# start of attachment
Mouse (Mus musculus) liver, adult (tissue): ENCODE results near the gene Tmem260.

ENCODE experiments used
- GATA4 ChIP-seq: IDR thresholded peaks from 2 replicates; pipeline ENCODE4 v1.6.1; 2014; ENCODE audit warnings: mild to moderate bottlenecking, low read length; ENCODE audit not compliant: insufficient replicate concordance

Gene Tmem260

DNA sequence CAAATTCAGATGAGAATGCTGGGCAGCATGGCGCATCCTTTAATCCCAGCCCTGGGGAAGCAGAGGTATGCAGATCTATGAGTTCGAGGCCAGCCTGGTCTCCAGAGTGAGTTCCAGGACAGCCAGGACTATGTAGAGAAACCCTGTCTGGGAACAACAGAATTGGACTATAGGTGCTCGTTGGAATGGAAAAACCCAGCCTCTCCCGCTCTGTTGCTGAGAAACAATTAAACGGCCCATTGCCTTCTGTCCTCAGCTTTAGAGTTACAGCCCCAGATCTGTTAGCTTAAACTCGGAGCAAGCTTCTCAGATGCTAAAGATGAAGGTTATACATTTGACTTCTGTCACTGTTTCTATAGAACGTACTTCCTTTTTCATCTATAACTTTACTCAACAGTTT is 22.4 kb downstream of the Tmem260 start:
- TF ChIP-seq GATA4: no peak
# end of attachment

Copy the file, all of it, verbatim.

Mouse (Mus musculus) liver, adult (tissue): ENCODE results near the gene Tmem260.

ENCODE experiments used
- GATA4 ChIP-seq: IDR thresholded peaks from 2 replicates; pipeline ENCODE4 v1.6.1; 2014; ENCODE audit warnings: mild to moderate bottlenecking, low read length; ENCODE audit not compliant: insufficient replicate concordance

Gene Tmem260

DNA sequence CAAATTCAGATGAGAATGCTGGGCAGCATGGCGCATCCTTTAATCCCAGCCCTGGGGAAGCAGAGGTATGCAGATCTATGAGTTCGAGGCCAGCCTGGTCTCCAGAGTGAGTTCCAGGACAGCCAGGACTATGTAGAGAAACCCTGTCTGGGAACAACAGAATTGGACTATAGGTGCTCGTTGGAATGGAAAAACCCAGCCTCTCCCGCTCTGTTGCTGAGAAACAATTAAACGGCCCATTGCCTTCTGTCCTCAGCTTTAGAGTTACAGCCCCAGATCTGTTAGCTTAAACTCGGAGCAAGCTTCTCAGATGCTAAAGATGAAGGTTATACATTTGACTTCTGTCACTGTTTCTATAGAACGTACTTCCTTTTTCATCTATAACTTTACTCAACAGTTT is 22.4 kb downstream of the Tmem260 start:
- TF ChIP-seq GATA4: no peak